"The shared ministry project was initiated by Anglican and United Church staff persons with endorsation of the Anglican Primate and the United Church General Council Executive. I was given responsibility for research involving visiting as many shared ministries as possible between September and December, 1976, with a view to exploring their histories and functions, determining why they exist, and analyzing problems. It was a fact finding rather than a promotional venture and was in no sense an investigation. .... Concern was to make an orderly survey of shared ministries, joint ministries, blended programmes, and shared buildings in order that our two Churches might have a more complete picture of all co-operative parochial ventures. In spite of occasional difficulties, fifty thousand items of factual data were gathered from fifty-three communities through interviews and more than six hundred information seeking forms completed by clergy and lay persons. .... For information of readers, I am a United Church clergyman, responsible presently for national Personnel Services, Division of Ministry Personnel and Education". -- Preface.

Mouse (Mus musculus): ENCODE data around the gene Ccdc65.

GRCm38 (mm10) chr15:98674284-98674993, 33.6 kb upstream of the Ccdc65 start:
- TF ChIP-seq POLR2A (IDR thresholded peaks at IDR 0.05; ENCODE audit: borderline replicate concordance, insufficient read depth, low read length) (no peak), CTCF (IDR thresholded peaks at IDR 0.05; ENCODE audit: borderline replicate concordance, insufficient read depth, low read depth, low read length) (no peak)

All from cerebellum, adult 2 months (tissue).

Contents: Preface -- Where Shared Ministries Exist -- Nature of Shared Ministries -- History -- Concerns -- Failures -- Clergy -- Impressions -- Charts.
Loans totalling $116,000 have been authorized by the Anglican Foundation to aid building programs being undertaken by four churches and a lay training centre in various parts of Canada. The Foundation aids in a financial way, needs of the church which cannot normally be met by any other source.
The parish of St. Alban's, in a rapidly-growing district of Regina, receives a loan of $35,000 for a one-storey-and-basement structure, the first unit of a permanent church building. At present services are held in a small portable building.
Anglicans and Roman Catholics in Gold River, a new town on the west coast of Vancouver Island, are planning a church to be used by both denominations. The Anglican Foundation has made a loan of $25,000 to the Diocese of British Columbia to assist in the building of the church. Logging and a pulp mill are the basic industries of the Gold River, the population of which has grown from 300 to 2,000 in four years.
Bishop R.J. Pierce of the Diocese of Athabasca reports that the rectory at Hay River, the growing northern communications centre of the Northwest Territories, is hopelessly inadequate and cannot be made decently habitable. The diocese has received a loan of $21,000 together with a grant of $4,000 for the erection of a new house.